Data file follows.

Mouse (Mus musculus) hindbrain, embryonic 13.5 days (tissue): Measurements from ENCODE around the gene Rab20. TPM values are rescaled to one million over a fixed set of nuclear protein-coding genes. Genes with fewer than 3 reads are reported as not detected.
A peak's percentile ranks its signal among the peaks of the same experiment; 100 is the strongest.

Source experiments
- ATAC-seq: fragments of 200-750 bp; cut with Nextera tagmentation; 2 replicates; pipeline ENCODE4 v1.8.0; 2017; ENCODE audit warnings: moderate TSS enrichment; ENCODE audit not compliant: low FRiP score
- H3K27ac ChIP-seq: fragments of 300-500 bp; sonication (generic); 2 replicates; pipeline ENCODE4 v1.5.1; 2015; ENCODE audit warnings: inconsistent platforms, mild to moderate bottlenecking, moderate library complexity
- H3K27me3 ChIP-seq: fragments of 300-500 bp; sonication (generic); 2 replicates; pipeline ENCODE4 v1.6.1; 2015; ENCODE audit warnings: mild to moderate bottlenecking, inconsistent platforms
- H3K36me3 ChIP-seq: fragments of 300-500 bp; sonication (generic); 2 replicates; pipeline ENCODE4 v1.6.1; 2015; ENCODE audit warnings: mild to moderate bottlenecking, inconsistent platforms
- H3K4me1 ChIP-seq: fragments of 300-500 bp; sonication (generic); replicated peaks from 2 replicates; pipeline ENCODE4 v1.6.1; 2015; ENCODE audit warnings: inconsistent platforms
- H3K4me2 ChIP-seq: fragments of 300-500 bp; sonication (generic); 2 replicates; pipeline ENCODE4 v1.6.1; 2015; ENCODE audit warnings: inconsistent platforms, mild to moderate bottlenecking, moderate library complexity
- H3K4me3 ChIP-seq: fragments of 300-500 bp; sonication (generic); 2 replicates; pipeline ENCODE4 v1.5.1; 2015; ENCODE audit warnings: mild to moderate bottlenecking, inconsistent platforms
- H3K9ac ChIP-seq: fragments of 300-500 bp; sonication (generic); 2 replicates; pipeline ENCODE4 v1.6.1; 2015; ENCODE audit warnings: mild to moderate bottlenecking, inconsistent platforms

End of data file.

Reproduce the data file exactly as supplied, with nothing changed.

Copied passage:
Mouse (Mus musculus) hindbrain, embryonic 13.5 days (tissue): Measurements from ENCODE around the gene Rab20. TPM values are rescaled to one million over a fixed set of nuclear protein-coding genes. Genes with fewer than 3 reads are reported as not detected.
A peak's percentile ranks its signal among the peaks of the same experiment; 100 is the strongest.

Source experiments
- ATAC-seq: fragments of 200-750 bp; cut with Nextera tagmentation; 2 replicates; pipeline ENCODE4 v1.8.0; 2017; ENCODE audit warnings: moderate TSS enrichment; ENCODE audit not compliant: low FRiP score
- H3K27ac ChIP-seq: fragments of 300-500 bp; sonication (generic); 2 replicates; pipeline ENCODE4 v1.5.1; 2015; ENCODE audit warnings: inconsistent platforms, mild to moderate bottlenecking, moderate library complexity
- H3K27me3 ChIP-seq: fragments of 300-500 bp; sonication (generic); 2 replicates; pipeline ENCODE4 v1.6.1; 2015; ENCODE audit warnings: mild to moderate bottlenecking, inconsistent platforms
- H3K36me3 ChIP-seq: fragments of 300-500 bp; sonication (generic); 2 replicates; pipeline ENCODE4 v1.6.1; 2015; ENCODE audit warnings: mild to moderate bottlenecking, inconsistent platforms
- H3K4me1 ChIP-seq: fragments of 300-500 bp; sonication (generic); replicated peaks from 2 replicates; pipeline ENCODE4 v1.6.1; 2015; ENCODE audit warnings: inconsistent platforms
- H3K4me2 ChIP-seq: fragments of 300-500 bp; sonication (generic); 2 replicates; pipeline ENCODE4 v1.6.1; 2015; ENCODE audit warnings: inconsistent platforms, mild to moderate bottlenecking, moderate library complexity
- H3K4me3 ChIP-seq: fragments of 300-500 bp; sonication (generic); 2 replicates; pipeline ENCODE4 v1.5.1; 2015; ENCODE audit warnings: mild to moderate bottlenecking, inconsistent platforms
- H3K9ac ChIP-seq: fragments of 300-500 bp; sonication (generic); 2 replicates; pipeline ENCODE4 v1.6.1; 2015; ENCODE audit warnings: mild to moderate bottlenecking, inconsistent platforms